The balance transfer process usually takes five to seven business days -- but it can take up to three weeks. As such, you'll want to continue to make minimum payments due on the card you're paying off until the transfer officially goes through -- otherwise you risk getting dinged for a late payment on your.
Once the transfer goes through, it will appear as a payment on the credit card you're paying down. If you've transferred the entire balance, the balance on your statement should be zero. The balance you've transferred will appear on your new credit card statement.
4. Make regular payments
It's crucial to pay down the balance within the introductory period before the higher interest rate kicks in. Otherwise, you'll be trapped in a costly cycle, transferring balances from card to card, racking up fees and debt.
Instead, divide your total card balance by the number of months of your introductory period. This will give you an approximate target payment for each month.
What to look for in a balance transfer card
A balance transfer card is only helpful if it can help you save on interest or fees. Here's what to look for when searching for one.
- Low introductory APR: Many cards offer an introductory rate of 0% -- if you qualify. If you don't have great credit, try to lock in the lowest introductory rate you can find.
- Long introductory period: The longer the introductory period, the longer you can save on interest and the less you have to pay each month. Many cards have introductory periods of 12 months, but some offer introductory periods as long as 18-24 months, depending on your credit history.
- Low transfer fees: These fees can add hundreds of dollars to your balance when you transfer your credit card debt. There are a few no-fee transfer cards available, though the approval process can be harder. Calculate how much transfer fees will end up costing you when comparing balance transfer options, so you're not surprised later on.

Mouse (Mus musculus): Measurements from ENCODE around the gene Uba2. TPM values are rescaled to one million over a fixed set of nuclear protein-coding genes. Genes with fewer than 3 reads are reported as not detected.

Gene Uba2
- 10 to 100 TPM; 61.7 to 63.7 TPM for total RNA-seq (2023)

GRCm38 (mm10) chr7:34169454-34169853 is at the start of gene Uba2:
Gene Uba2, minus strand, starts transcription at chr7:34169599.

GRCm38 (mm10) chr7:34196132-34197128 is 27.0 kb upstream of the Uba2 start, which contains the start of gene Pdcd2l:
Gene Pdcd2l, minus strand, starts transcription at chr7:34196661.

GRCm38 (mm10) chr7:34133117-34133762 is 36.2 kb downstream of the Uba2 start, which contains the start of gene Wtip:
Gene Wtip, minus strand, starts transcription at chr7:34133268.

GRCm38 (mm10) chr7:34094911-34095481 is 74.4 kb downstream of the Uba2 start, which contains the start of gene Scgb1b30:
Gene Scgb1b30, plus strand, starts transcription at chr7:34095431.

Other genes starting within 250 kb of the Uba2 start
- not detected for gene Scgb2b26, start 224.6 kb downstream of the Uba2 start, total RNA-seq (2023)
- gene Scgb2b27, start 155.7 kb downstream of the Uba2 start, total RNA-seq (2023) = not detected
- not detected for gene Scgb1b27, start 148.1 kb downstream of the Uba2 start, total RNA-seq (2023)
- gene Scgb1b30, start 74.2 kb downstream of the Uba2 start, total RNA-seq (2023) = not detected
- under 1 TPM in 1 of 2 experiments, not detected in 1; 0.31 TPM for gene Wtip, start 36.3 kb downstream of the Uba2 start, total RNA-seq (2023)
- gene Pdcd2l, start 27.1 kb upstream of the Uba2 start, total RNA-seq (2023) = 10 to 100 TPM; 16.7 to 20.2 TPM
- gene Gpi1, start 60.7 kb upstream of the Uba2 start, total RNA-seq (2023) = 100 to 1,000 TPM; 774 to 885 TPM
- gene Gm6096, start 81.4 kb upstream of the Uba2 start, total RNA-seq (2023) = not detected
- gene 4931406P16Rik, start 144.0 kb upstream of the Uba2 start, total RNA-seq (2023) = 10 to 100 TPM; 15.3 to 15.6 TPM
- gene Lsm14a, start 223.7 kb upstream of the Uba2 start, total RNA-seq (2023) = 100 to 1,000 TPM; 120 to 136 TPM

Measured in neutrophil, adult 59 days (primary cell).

What happens if I still have a balance after the introductory APR period expires?
While we encourage you to try to pay off your entire balance before the introductory APR period ends, sometimes that's not always possible. If you can pay off the balance in a few months, that's generally your best course of action. But, if you're worried about the new interest rate, it's helpful to do the math and find out if the interest you'll accrue will be less than the cost of another balance transfer. Alternatively, you could consider a debt consolidation loan if you won't be able to pay down your balance within another balance transfer card's introductory period.
It's possible to transfer your remaining balance to a new balance transfer card, but this strategy can be risky. Not only will you take a ding on your credit report when applying for a new account, but you also run the risk of getting denied or not being approved for the amount you need. If you are approved, you'll also have to pay another balance transfer fee. A balance transfer card works best when it's used as a short-term debt solution strategy -- continuing to transfer balances and pay fees can encourage unhealthy credit habits and may ultimately cost you more money in the long run.
It's always preferable to create a debt repayment plan to pay off your balance during your initial introductory period, if possible.
Can I use a balance transfer card to make purchases?
Technically, yes. But no.
There are three reasons why doing so is a bad idea. First, you've secured your balance transfer card to help pay down your debt. Adding to it will only increase the amount you owe. Second, your balance transfer APR usually applies only to the amount transferred to your card (though some cards feature an introductory APR period for spending, too).
Though you might have locked in a 0% introductory balance transfer APR for 12 months, the APR for purchases could be 13.99%. This means you'll be adding interest and additional spending onto your existing balance.
When you begin using your balance transfer card as a regular credit card, you also increase the risk of not paying down your transferred balance within the introductory period. Not only are you increasing the amount you'll need to pay each month, but you're also making it harder to track your balance transfer debt from your new purchases.
Alternatives to balance transfers
If you have credit card debt of $10,000 or more, a personal debt consolidation loan may be worth considering. Like credit cards, these loans are unsecured, and although their interest rates are more than the 0% introductory offer on many credit cards, their regular rates are often much lower than the standard APR on credit cards.
Other options to consider: a home equity loan, home equity line of credit (HELOC) or cash-out refinance. These loans are secured, which means the interest rates will be significantly lower than a credit card or . But there are risks, too: any time you borrow from your home equity, you're putting up your home as collateral. If you can't make your payments, you could lose your home.